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Classroom reflections

December 29, 2008|By CLAUD KITCHENS

The premier high school in the state had had a bad day. The school annually produced more Merit Scholar Finalists than the rest of the state combined. A rich curriculum included many opportunities to augment rigorous academic requirements. On this day, however, students and faculty were downhearted.

During the morning, there had been a student assembly in the gymnasium, to watch a ballet company perform. Toward the end of the program, coins were thrown on the floor. Needless to say, the person in charge of the company stopped the performance and had the dancers leave the floor.

I was in the principal's office that morning, unaware of what had happened. Just before the school day was to end, the principal went to the intercom system.

In a slow Southern drawl that stemmed form the mountains of western North Carolina, he began speaking.

"This has been a sad day in the history of our school. Today we were all embarrassed by the acts of a few unthinking students. I would appreciate those responsible stopping by my office at the end of the day to apologize," he said.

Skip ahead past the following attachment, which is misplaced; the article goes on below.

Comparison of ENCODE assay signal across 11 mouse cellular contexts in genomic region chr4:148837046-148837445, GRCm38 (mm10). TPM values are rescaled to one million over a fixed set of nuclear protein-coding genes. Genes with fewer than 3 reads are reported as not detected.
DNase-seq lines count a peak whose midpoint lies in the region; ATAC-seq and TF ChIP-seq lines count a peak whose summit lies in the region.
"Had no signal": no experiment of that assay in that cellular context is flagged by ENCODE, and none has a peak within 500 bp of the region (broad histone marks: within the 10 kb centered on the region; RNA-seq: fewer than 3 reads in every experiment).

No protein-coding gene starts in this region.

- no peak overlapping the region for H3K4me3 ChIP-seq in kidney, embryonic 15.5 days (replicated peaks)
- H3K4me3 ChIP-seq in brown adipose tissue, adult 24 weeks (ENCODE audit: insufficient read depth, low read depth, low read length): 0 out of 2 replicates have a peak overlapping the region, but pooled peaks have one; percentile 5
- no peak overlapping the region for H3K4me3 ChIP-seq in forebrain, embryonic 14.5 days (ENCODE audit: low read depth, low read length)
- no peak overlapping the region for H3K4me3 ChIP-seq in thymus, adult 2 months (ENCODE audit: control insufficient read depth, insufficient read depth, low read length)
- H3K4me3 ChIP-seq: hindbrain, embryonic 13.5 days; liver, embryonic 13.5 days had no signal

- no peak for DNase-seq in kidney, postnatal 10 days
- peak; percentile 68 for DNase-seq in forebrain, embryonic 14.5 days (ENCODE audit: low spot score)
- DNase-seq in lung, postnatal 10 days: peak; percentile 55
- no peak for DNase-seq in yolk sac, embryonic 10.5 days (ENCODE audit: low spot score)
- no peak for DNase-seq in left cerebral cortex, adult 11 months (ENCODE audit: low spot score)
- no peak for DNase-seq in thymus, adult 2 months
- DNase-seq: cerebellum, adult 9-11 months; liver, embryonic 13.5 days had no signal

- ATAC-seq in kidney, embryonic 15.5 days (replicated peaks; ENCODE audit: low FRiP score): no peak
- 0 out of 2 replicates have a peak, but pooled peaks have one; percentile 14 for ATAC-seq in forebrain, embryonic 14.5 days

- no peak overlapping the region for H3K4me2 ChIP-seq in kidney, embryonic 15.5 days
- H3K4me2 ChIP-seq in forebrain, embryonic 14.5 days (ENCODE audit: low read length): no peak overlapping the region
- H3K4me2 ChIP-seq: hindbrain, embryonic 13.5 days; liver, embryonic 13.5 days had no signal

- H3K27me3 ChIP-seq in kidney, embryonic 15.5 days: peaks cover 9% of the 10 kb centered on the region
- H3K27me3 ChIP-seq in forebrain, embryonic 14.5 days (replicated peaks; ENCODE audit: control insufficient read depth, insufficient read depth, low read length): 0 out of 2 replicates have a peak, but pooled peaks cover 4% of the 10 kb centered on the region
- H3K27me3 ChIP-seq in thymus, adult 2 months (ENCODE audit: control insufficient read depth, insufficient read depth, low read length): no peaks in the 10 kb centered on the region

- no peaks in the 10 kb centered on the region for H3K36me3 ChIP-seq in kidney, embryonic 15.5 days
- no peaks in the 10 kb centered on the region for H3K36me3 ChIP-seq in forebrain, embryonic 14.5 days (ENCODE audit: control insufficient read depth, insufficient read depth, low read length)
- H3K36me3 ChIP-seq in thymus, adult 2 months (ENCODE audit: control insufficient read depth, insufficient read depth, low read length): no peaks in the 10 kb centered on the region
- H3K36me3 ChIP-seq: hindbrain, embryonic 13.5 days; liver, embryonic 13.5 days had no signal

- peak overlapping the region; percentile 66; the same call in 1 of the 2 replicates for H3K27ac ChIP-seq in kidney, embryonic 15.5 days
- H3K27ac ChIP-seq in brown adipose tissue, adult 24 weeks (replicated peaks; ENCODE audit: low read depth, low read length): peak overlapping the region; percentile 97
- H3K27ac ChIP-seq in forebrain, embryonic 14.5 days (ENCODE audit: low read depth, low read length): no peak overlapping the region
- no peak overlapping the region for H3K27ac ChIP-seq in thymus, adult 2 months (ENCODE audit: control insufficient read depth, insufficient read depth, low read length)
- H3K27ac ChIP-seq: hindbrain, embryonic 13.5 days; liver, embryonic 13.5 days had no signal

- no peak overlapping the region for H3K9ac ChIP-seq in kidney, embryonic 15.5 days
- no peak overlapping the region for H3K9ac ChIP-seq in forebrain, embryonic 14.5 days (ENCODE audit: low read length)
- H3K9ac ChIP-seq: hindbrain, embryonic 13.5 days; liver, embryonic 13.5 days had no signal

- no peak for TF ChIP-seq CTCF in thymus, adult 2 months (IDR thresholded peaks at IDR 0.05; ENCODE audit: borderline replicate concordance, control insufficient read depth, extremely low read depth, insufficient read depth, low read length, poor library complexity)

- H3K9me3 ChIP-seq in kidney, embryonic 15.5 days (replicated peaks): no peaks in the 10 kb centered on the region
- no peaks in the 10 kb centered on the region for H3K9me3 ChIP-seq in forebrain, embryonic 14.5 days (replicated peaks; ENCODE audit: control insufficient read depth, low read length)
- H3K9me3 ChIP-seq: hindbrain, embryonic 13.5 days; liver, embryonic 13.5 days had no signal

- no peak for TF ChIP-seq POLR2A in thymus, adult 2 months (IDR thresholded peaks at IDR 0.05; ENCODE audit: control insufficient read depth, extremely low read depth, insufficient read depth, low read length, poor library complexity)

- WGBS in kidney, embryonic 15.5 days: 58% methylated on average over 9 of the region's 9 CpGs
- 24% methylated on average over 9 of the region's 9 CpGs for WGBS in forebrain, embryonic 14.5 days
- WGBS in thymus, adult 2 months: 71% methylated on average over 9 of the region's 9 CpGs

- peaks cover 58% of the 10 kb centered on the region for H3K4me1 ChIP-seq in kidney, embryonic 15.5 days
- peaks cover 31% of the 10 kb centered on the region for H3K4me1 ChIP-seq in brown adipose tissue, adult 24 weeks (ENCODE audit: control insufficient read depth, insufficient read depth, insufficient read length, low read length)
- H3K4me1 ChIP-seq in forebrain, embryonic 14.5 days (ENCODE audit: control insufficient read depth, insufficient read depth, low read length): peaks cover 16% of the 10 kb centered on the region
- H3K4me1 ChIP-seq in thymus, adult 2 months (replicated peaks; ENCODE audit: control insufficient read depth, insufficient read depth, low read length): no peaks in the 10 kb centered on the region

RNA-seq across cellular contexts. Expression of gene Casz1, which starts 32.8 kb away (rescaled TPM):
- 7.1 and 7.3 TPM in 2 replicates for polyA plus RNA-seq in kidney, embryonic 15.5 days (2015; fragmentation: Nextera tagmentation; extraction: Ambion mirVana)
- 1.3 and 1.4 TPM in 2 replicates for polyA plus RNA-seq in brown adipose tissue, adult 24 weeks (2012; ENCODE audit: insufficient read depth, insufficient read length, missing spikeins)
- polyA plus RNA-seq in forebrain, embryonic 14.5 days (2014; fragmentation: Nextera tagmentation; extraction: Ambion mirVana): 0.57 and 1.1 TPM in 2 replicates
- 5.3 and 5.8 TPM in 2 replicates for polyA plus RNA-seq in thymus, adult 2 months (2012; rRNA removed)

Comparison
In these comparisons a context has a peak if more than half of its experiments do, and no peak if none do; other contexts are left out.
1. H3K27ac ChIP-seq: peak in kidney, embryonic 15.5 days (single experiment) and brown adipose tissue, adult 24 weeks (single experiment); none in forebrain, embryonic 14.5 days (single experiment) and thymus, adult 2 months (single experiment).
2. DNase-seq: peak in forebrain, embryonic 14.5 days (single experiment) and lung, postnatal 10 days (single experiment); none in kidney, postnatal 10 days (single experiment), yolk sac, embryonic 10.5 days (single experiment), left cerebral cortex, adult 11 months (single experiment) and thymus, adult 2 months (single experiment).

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Shortly after the final bell, about 10 boys lined up outside his office door to make their apologies. Most of them had tears running down their faces. There is no question in my mind that the best discipline is self-discipline.

Claud Kitchens, who passed away recently, was an educator for more than 35 years, retiring in 1990 as the deputy state superintendent of the Maryland State Department of Education. Prior to that, he was the superintendent of Washington County Public Schools. The Herald-Mail will continue running this column as long as we have previously unpublished material available.

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